This was one of the earliest articles I wrote for The New Indian Express. That was 13 years ago. I accidentally discovered it last night – my thanks to Baradwaj Rangan who had posted it on some forum so many years back. It brought back memories. I dedicate this to Sushila Ravindranath, my dear friend and then editor of the Sunday Express, who first recognised my writing skills and gave me space.
In 1565, the Battle of Talikota saw the beginning of the end of the Vijayanagar Empire. Its decline also witnessed the disappearance of many art treasures. Among them were the original tunes of many songs of Purandara Dasa and other composers of the Dasa Koota. If today these songs with a Kannada base are still being sung, and particularly
in Tamil Nadu, it is largely due to the efforts of two women Madras Lalithangi and her daughter M L Vasanthakumari.
MLV, as her fans called her, was a brilliant musician who also sang film numbers, which have become classics in their own right. She is no more. Her disciples and admirers celebrated her 75th birthday on the third of July, this year. MLV had a unique style and was particularly
known for her rendition of Purandara and other Dasa kritis. When she sang ugabogas such as Baliya manage’ and songs like Shrikanta’, there was palpable excitement among the audience.
MLV’s expertise in the Dasa pieces was inherited from her mother, Madras Lalithangi, who had also made a mark for herself in the field of carnatic music in her time and was a pioneer of sorts. Her song, Sudantira Deepam’ in raga Kalyani is probably the first nationalist
song in Tamil to be released as a gramophone plate. When Chittaranjan Das, the freedom fighter, passed away, she recorded an elegy.
Born in 1910, Madras Lalithangi was adopted by Perumalkoil
Narayanamma, a devadasi who resided in the Chengam Bazar area in George Town, Madras. As was customary in a family dedicated to the arts, the child was given music lessons from a variety of gurus such as Coimbatore Thayi, Padam Pattabhiramayya, Fiddle Subba Rao and the redoubtable Veena Dhanammal. By the time she was in her teens she had
become a vocalist of repute.
In the early twenties many women singers lived in the George Town area and one of them was Tiruvarur Rajayi. Kootanur Ayyaswami Iyer, a man who was known for his large repertoire of the works of Tyagaraja, but who could not make a mark as a vocalist came to teach Rajayi. Ayyar and Lalithangi met in the house of Rajayi. He began teaching her too and soon they were drawn to each other and tied the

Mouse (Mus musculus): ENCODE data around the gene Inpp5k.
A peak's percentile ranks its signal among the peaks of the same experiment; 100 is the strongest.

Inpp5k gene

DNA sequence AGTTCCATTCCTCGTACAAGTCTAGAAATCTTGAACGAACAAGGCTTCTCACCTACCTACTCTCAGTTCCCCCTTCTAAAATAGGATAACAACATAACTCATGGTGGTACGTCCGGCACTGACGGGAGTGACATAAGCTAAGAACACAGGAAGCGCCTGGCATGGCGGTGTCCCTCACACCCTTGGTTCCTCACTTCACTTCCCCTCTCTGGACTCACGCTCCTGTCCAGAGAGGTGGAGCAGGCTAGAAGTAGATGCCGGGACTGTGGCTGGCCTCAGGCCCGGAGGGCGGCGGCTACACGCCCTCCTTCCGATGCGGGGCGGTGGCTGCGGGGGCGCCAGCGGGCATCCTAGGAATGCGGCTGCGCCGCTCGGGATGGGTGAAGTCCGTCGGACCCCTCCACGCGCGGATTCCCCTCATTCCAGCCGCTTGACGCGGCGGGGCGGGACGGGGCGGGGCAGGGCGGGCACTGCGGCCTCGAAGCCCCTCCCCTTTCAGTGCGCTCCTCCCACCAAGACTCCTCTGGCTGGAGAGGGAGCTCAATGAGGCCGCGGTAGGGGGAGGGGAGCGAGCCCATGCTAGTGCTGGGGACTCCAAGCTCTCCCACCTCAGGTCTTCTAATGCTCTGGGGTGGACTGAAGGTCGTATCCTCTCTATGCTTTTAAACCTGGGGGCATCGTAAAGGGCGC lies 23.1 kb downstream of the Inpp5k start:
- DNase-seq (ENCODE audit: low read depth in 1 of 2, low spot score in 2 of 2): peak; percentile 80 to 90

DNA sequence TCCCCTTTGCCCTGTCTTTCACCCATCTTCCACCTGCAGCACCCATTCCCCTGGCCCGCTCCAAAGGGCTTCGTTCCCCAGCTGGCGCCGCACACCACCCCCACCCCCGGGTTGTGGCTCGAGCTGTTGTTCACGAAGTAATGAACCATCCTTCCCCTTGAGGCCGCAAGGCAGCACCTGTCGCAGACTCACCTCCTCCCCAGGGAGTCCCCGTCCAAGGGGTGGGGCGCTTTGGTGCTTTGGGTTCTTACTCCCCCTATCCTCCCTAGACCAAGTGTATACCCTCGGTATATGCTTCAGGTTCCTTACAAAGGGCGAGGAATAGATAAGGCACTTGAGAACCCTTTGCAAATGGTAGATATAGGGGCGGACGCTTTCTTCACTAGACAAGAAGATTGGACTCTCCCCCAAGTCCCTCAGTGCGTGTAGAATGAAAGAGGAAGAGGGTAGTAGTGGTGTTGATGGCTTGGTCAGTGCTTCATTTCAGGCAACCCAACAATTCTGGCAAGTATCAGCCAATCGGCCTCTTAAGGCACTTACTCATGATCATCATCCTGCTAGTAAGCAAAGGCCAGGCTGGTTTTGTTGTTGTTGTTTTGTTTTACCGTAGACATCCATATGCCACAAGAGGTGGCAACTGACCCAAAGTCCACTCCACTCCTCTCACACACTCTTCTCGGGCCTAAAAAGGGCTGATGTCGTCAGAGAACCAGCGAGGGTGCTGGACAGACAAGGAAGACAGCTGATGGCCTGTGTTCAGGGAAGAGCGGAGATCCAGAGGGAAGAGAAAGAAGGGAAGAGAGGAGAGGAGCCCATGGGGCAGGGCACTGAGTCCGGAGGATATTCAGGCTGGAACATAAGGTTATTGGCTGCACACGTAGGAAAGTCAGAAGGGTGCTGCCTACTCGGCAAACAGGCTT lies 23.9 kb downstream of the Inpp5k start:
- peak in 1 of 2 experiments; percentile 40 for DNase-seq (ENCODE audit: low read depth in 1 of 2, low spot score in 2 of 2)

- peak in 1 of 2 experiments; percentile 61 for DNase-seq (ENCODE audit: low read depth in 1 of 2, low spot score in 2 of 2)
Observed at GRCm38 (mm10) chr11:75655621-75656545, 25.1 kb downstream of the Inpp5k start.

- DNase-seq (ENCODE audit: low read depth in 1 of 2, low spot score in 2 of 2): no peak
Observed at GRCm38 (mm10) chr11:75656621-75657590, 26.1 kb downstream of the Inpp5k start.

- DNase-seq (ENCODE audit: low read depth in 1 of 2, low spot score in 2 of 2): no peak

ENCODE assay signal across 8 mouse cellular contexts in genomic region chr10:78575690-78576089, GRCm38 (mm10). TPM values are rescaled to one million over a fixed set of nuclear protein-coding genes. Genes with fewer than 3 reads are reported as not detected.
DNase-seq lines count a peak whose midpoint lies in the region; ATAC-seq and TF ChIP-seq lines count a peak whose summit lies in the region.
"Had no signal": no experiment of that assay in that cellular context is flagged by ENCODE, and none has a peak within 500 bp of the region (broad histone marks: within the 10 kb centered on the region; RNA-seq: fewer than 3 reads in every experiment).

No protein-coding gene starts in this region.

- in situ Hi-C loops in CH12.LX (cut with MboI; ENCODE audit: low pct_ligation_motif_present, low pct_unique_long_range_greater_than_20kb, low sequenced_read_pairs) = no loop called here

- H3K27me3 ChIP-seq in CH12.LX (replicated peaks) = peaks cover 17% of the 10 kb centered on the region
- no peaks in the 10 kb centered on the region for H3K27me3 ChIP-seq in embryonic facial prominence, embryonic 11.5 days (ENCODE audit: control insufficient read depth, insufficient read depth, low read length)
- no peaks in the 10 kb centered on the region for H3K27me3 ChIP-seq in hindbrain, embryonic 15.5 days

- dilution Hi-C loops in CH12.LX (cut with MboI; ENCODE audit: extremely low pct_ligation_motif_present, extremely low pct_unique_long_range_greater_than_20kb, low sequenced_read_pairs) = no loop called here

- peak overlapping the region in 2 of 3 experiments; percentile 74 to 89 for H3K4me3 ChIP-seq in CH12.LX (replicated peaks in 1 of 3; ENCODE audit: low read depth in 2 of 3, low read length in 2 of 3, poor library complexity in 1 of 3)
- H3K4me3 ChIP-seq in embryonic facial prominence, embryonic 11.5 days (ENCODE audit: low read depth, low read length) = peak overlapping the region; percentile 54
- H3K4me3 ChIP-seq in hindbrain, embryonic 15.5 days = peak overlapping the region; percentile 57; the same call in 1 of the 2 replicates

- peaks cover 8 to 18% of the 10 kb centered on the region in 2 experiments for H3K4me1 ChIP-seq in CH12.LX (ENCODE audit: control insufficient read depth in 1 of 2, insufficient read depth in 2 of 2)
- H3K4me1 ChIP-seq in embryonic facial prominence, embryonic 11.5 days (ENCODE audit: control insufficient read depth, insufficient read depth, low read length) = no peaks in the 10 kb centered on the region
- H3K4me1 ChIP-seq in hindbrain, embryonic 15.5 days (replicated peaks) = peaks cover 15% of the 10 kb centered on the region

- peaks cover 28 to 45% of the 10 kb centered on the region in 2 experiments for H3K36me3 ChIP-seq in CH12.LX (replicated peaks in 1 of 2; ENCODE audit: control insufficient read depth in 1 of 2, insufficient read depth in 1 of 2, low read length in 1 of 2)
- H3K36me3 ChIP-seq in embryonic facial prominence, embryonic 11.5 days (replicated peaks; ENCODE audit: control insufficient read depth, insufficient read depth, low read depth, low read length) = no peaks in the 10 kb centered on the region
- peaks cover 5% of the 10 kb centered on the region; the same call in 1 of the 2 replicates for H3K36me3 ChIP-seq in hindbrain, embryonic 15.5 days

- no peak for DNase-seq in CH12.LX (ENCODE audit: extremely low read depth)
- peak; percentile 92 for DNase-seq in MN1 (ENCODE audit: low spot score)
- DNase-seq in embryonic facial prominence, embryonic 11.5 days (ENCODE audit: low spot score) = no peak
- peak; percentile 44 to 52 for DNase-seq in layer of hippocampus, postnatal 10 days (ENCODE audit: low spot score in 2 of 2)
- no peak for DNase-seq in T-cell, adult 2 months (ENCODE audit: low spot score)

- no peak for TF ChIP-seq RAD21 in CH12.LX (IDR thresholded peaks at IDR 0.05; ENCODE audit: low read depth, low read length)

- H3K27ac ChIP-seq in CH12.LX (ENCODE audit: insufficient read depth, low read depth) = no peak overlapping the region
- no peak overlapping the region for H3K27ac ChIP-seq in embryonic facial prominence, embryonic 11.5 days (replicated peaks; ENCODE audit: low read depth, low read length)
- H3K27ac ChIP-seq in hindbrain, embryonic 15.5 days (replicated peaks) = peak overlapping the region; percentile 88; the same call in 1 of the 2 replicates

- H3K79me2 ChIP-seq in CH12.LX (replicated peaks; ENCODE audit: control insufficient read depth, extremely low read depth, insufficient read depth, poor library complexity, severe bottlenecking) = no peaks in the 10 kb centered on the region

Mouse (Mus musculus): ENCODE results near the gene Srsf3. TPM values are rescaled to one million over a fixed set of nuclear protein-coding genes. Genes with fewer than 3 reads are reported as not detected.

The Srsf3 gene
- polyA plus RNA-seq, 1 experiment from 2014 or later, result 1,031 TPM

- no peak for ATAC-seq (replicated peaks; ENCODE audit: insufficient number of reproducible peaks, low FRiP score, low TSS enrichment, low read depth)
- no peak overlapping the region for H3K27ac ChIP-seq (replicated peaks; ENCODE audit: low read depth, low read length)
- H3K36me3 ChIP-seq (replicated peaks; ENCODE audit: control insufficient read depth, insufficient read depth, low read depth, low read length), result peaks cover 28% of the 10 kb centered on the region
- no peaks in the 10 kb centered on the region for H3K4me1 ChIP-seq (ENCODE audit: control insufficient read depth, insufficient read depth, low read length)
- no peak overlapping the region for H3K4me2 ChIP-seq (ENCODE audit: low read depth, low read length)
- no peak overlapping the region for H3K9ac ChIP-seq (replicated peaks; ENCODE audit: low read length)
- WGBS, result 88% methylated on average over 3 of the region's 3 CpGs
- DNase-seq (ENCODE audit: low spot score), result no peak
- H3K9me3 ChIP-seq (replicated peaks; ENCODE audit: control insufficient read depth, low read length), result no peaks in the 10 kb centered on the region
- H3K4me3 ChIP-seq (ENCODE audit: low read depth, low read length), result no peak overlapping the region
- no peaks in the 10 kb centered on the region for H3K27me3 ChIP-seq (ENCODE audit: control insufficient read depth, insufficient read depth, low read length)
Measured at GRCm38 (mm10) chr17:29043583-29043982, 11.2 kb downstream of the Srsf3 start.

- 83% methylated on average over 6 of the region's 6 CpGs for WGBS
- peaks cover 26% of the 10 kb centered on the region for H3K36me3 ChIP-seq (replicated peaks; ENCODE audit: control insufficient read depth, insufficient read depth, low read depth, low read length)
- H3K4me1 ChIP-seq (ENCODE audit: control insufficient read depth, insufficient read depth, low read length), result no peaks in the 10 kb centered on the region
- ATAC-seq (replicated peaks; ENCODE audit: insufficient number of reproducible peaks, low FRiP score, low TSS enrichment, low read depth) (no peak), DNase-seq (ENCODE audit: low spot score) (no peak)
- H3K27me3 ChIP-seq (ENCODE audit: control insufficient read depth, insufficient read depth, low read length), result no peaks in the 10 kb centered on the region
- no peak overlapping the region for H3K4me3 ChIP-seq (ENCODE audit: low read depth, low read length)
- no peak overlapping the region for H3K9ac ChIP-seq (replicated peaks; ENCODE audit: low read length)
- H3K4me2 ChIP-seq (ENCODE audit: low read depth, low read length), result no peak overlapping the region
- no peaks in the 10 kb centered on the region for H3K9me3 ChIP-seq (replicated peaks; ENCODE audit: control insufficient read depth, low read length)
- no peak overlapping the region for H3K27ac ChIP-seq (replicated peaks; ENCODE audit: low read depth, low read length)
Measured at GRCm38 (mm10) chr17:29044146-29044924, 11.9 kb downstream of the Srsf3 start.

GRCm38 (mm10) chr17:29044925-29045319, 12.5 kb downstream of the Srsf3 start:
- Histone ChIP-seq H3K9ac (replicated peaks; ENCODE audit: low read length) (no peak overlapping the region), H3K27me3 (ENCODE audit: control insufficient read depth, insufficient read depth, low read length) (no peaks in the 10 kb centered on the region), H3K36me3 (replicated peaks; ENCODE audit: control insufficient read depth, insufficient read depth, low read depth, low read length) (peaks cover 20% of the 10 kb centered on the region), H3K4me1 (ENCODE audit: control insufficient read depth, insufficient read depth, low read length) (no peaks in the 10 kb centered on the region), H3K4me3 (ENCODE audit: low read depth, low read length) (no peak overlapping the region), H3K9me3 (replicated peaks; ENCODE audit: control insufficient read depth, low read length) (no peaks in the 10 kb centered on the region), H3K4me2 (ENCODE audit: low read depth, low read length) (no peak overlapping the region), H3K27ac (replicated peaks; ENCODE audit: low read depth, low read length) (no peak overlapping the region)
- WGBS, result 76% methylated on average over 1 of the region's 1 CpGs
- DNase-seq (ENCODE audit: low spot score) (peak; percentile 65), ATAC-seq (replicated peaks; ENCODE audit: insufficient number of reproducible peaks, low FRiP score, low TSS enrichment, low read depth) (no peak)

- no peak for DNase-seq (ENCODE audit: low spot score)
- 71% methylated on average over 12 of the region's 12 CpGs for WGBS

knot in the mid-1920s.
Vasanthakumari was born in 1928 to this couple. There was an impromptu music performance by the great vocalist Maharajapuram Viswanatha Iyer during the cradle ceremony of the child. Young Vasanthi was taught music at home, even as she was sent to the Good Shepherd’s Convent for
formal education. This was short-lived. Lalithangi’s frequent asthmatic attacks curtailed her concert opportunities and consequently her income. Her husband took to giving music lessons to children of
One such family was that of Dr U Rama Rao, a physician who lived in Thambu Chetty Street. He was a prominent member of Madras society, who became President of the Legislative Council. He was also the founding President of the Music Academy. In 1935, Narasimha Dasa, a member of the Dasa Kootta or sect to which Purandara Dasa had belonged, visited
him. The Dasa had a repertoire of the songs of Purandara and other saints. Dr Rao invited Lalithangi and Ayyar to listen to the rendition of these pieces. Lalithangi was so taken up with them that she convinced the Dasa to stay on in Madras and teach her whatever he knew. The process took over a year and by the time he left, the Dasa had taught Lalithangi more than 200 songs.
With his departure Lalithangi became the resident expert in Purandara Dasa kritis. Music critics such as Kalki Krishnamurthy were all praise for her. Encouraged, Lalithangi took on the ambitious project of
publishing the songs of Purandara Dasa with notation. But money was scarce. The Second World War saw Madras being evacuated and many of Ayyar’s music students had left the city. Concerts were difficult to come by. Undaunted, the couple enlisted the help of R Rangaramanuja Iyengar, an English teacher and musicologist who lived in Egmore and
who was an ardent champion of musical causes.
On many evenings, Ayyar, Lalithangi and Vasanthakumari, would walk all the way from their 108, Anna Pillai Street residence to Egmore, not having the money to hire a horse carriage or rickshaw. Ayyar sold his family lands to raise money for the book and Rangaramanuja Iyengar got
Kasturi Srinivasan of The Hindu to supply paper free of cost. The book, Purandara Mani Mala, put together by Lalithangi and Vasanthakumari, was finally released on October 10, 1941 and was the first Tamil publication of Purandara Dasa’s works.
Earlier in the same year, both mother and daughter traveled to Bangalore where Lalithangi was scheduled to give a concert. She came down with an asthmatic attack and her daughter was asked to perform in her place. Young Vasanthi had no choice but to agree.
The publicity handbills, which mentioned Madras Lalithangi, were altered to read Madras Lalithangi Vasanthakumari and thus a star was born. As for the mother? Madras Lalithangi enjoyed her daughter’s growing success in films and on the concert platform. She lived to see the family shift from the narrow George Town to spacious Edward Elliott’s Road (Radha Krishnan Salai) and there she passed away in the
Today, the book of Purandara Dasa kritis and a few 78 rpms are all that remain to speak of Ganakalabhooshani Madras Lalithangi, the musician. But if Purandara Dasa songs retain their popularity in Tamil Nadu, it is largely because of her.
PS: There are some recordings of Madras Lalithangi’s on YouTube.